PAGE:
Up to 70% of nitric acid remains undissociated when adsorbed on nanoparticles of ice, new research shows. This is in stark contrast to how nitric acid behaves in water and on bulk amorphous ice, where it dissociates fully.
‘Nitric acid is a key player in the composition of polar stratospheric ice clouds,’ comments Kevin Wilson, an expert in aerosol chemistry from the Lawrence Berkeley National Laboratory, US, who was not involved in the research. ‘[These clouds] drive a lot of chemistry related to ozone depletion. Understanding the molecular details of how a nitric acid molecule sits and either dissociates or not at an interface has a lot of consequences for understanding chemistry in the real world.’
Now, a team of researchers led by Michal Fárník from the J. Heyrovský Institute of Physical Chemistry, Czech Republic, and Jozef Lengyel from the TUM School of Natural Sciences, Germany has investigated the extent to which nitric acid dissociates on clusters of between 30 and 500 water molecules in a vacuum chamber. The team used negative ion mass spectrometry to detect water clusters with nitrate and hydroxide surface anions, which corresponded to clusters with dissociated and undissociated nitric acid, respectively. Notably, 50–70% of the adsorbed nitric acid remained undissociated on the nanoparticles at temperatures at which dissociation occurs on amorphous ice. One potential explanation for this observation is that acid dissociation is kinetically inhibited on the nanoparticles, relative to bulk behaviour.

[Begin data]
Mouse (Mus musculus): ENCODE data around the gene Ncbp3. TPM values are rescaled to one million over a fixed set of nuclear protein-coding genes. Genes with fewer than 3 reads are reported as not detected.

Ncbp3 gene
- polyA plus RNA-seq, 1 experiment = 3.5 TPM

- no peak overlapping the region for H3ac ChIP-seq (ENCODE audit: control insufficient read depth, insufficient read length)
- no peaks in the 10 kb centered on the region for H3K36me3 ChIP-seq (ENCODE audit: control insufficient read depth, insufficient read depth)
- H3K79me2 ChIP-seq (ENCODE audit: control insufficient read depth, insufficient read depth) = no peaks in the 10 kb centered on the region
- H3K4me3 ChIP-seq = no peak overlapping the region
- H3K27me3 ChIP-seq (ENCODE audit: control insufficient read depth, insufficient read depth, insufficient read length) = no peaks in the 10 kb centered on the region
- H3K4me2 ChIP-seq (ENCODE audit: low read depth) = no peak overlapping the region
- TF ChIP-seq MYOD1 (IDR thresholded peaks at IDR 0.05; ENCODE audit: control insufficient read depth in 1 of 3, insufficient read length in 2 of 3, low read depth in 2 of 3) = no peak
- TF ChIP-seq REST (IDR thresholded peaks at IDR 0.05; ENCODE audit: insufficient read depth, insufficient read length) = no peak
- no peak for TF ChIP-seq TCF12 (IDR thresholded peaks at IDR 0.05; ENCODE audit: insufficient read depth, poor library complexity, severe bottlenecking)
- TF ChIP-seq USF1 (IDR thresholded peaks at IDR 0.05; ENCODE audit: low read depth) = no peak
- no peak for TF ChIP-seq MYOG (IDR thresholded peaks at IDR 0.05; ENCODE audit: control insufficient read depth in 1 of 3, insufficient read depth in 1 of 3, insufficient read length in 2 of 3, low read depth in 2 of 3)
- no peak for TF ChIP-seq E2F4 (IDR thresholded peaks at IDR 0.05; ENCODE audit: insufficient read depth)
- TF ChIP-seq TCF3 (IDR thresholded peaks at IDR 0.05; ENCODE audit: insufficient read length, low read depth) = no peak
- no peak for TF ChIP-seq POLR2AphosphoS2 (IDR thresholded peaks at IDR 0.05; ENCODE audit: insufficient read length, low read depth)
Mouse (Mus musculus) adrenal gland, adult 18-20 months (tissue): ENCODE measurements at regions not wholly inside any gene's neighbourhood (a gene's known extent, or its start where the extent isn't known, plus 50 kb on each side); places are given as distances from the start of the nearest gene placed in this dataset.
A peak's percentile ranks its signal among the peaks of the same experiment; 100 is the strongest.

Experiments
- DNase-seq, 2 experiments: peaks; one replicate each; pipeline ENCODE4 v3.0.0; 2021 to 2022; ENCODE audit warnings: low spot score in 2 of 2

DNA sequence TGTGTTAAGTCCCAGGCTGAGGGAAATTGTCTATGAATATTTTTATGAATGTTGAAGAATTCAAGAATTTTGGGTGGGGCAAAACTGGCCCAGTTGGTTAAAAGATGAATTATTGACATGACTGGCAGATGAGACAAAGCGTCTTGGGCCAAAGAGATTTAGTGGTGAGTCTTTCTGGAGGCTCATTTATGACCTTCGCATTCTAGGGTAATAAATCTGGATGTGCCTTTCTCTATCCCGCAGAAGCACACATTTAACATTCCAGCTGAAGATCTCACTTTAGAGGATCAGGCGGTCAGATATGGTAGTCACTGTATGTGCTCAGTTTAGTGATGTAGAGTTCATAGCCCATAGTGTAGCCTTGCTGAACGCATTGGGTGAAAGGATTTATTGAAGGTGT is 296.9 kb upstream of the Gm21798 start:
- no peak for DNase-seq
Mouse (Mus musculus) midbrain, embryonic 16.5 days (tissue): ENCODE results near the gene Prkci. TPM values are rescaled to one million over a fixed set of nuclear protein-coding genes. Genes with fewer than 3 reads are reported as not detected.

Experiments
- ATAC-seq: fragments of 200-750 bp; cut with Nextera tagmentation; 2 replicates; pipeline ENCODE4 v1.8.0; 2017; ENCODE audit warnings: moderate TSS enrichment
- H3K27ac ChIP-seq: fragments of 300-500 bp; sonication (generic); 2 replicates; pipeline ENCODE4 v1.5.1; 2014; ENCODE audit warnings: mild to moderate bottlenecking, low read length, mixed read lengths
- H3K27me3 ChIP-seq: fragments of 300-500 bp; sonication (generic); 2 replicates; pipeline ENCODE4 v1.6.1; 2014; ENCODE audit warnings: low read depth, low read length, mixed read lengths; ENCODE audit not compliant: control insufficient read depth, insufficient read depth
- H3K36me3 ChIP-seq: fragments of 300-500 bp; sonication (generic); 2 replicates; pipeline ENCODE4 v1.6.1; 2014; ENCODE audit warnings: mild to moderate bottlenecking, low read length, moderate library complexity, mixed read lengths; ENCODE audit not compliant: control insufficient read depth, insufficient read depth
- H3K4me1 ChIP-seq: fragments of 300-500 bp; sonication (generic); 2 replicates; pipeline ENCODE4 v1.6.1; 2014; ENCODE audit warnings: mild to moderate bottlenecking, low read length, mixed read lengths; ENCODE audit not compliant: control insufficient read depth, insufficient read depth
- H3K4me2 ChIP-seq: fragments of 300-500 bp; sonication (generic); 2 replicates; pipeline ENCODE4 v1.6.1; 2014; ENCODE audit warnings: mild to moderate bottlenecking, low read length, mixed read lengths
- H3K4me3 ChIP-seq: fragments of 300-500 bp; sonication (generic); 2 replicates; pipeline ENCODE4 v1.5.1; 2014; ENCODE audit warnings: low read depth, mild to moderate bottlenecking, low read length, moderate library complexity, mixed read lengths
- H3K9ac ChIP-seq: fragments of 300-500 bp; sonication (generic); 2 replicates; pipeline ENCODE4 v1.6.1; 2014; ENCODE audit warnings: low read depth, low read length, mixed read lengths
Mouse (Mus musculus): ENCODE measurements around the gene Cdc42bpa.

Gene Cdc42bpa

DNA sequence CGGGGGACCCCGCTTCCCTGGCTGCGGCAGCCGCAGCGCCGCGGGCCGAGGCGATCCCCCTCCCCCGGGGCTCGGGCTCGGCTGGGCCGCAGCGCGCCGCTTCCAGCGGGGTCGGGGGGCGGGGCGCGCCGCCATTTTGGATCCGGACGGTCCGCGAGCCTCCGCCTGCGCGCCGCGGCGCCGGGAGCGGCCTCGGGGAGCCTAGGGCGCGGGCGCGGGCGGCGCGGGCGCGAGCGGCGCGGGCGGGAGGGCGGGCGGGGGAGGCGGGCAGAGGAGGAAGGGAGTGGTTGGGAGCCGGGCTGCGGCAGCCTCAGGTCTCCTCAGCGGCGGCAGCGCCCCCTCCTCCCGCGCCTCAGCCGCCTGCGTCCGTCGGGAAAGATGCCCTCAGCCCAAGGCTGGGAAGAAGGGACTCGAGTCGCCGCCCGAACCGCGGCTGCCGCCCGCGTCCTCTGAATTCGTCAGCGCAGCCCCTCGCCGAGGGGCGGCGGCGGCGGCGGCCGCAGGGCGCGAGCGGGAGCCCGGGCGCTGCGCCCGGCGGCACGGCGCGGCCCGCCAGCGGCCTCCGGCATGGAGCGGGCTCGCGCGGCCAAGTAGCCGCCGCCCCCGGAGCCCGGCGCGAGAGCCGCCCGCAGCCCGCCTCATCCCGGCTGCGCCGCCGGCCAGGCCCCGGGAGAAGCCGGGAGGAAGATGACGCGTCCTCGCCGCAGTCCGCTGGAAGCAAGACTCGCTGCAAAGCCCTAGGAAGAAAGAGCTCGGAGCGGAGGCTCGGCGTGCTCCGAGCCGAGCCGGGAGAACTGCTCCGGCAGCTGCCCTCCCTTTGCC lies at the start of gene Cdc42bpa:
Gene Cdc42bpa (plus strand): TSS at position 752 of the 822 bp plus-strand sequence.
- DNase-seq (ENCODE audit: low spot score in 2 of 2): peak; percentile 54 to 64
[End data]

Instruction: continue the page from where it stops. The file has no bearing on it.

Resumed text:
‘What’s most interesting about this paper is that these nanoparticles are between a bulk ice sample and very small clusters. In terms of generating a realistic environment, the experiment does that,’ says Wilson. ‘Nanometre-sized particles play a very important role in the atmosphere,’ explains Fárník. ‘They might be not the most populated by number but, due to their small size, they provide a huge surface for the adsorption of molecules and surface-catalysed and heterogeneous chemistries.’
Next the team want to figure out how cluster size and temperature affect acid dissociation. ‘The ideal approach would be to have a look at this [behaviour] with particles of different sizes to see at which size the acid dissociation prevails and at which it is inhibited,’ notes Fárník. ‘[On the other hand], heating these clusters in a vacuum is not easy and measuring their temperature is even more difficult, but we have some ideas which we would like to explore.’